RICHFORD — Few locals know the Missisquoi River as well as John Little.

A lifelong paddler, he gets as excited seeing others enjoying the river as he does getting out on it himself.

While idling in Davis Park on River Street in Richford, a 20-foot canoe strapped to the roof of his truck, Little spotted people coming from the river, calling out, “Alright! People going to the river, coming from the river.”

A woman and her two sons, each carrying a light blue kayak, called back, letting John know they had been out paddling around an island nearby. “It’s cool they put that little dam there because then you can go down around and come [back] up,” said John.

After a few more pleasantries, the family left, leaving the pair of us alone in the parking lot, ready to begin a nine-mile paddle to Boston Post Dairy in Enosburg Falls, where the other car was parked.

John, the president of the Missisquoi River Basin Association (MRBA), was easily convinced to come for a paddle the night before, despite weather reports of rain all day.

He strapped on calf-high boots and began carrying supplies down to the water’s edge: a setting pole, three paddles (in case the river carries one away), life jackets, lunch and a waterproof bag for phones, keys and wallets.

Missisquoi River John Little

John Little points out a clay deposit on the shore of the Missisquoi near the mouth of the Trout River.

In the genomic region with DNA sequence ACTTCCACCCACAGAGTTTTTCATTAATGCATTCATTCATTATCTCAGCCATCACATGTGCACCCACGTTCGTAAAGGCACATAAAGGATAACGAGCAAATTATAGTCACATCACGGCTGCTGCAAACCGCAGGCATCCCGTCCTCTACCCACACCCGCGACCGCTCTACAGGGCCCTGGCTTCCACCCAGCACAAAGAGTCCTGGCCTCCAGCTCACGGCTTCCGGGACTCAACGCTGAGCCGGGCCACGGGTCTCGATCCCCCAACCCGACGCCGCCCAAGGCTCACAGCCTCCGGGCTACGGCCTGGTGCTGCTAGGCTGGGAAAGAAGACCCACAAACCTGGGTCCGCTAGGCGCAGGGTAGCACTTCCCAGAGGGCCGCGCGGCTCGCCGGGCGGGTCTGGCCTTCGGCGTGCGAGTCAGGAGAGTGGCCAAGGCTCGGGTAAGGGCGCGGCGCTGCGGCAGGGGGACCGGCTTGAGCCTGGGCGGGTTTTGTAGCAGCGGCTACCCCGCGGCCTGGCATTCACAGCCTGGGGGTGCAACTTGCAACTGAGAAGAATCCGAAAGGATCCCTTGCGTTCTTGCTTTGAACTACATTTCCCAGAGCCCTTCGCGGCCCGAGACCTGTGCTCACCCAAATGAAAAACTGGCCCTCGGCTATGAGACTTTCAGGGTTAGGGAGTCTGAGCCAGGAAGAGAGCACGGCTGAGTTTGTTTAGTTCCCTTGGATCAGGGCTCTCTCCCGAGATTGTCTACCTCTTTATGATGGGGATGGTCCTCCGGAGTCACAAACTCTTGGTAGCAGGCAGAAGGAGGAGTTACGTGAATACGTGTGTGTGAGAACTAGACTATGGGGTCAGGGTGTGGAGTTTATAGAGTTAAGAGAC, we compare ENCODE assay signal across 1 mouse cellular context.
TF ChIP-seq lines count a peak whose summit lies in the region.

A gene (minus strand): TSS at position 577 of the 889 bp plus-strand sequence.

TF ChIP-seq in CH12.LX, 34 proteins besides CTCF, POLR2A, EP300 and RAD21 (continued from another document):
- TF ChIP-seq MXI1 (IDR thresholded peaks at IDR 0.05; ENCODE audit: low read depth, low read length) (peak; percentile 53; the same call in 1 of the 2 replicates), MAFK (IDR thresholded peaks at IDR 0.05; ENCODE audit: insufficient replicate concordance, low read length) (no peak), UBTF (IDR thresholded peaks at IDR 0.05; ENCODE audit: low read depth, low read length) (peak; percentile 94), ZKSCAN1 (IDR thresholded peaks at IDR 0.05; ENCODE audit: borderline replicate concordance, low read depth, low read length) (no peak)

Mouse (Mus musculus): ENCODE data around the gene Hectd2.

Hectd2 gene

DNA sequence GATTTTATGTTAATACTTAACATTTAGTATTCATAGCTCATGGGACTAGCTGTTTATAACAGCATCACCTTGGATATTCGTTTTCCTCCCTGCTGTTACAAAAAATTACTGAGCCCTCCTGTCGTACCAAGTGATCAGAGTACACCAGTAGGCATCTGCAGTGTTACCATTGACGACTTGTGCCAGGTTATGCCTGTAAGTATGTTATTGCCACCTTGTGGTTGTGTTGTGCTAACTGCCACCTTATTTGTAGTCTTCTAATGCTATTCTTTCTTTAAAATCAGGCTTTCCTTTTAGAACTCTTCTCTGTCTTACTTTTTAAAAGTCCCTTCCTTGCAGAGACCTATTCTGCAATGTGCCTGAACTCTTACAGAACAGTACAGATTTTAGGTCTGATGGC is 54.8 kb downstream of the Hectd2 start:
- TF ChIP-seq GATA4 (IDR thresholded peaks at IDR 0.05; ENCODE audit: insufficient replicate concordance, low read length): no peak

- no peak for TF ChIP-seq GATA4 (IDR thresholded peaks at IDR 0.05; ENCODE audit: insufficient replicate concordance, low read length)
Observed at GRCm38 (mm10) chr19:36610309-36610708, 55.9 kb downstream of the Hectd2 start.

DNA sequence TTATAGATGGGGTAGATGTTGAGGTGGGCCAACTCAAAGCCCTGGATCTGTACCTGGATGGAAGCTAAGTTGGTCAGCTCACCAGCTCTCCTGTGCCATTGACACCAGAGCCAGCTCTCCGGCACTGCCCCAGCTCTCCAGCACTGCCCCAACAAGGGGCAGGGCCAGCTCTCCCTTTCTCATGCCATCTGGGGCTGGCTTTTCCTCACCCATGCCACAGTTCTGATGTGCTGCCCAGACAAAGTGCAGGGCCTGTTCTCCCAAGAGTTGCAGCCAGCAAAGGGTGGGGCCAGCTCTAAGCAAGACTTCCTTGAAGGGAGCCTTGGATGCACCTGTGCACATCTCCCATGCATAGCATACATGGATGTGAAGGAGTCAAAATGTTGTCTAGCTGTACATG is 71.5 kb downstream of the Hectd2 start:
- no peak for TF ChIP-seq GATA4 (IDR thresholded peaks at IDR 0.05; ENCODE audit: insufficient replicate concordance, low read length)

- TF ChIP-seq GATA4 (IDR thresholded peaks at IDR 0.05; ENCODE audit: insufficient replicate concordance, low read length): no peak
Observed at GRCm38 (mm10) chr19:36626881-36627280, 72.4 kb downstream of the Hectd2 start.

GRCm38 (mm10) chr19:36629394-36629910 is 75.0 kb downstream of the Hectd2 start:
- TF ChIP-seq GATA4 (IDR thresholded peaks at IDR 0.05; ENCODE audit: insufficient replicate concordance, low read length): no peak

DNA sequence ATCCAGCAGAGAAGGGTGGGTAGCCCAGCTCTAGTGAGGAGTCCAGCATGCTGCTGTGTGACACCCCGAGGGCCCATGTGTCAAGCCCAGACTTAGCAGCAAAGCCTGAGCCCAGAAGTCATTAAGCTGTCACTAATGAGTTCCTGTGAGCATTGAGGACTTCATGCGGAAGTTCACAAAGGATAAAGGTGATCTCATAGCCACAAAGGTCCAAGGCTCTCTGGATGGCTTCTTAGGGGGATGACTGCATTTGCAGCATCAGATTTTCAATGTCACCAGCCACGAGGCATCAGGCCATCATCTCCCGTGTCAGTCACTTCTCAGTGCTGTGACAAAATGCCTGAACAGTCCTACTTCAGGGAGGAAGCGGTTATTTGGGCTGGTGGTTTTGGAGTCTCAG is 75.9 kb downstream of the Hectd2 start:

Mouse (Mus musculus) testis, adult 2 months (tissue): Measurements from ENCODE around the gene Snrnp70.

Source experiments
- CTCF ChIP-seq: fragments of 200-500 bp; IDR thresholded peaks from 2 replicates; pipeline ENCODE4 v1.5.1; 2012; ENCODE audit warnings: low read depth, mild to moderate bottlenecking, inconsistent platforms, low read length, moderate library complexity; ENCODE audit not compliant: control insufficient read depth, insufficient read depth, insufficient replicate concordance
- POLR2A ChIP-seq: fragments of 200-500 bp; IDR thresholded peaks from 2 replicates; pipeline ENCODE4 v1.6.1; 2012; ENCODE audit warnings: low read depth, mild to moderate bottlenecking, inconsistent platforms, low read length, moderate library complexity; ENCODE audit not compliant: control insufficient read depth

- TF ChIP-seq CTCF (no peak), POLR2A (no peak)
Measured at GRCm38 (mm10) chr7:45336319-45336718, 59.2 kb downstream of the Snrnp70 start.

Several yards behind the truck was a Northern Forest Canoe Trail (NFCT) sign, informing visitors to the park about the history of the waterways which comprise the 740-mile marked canoe trail, extending from the Adirondacks in New York, through Vermont, Quebec and New Hampshire, all the way the Canadian border in Maine.

John said back in 2006 when the NFCT was formed, the only reason the Missisquoi was chosen over the Lamoille River as a connecting river was Davis Park. “Lamoille didn’t have one, so we got it,” he said.

After signing into the guest log, I led the way down a stone staircase built by a NFCT work crew. John followed shortly after, carrying the handmade wood strip canoe over his shoulders before dropping it into the Missisquoi.

For a full account of Elaine and John’s adventure on the Missisquoi, pick up a copy of the weekend Messenger or subscribe to our digital edition.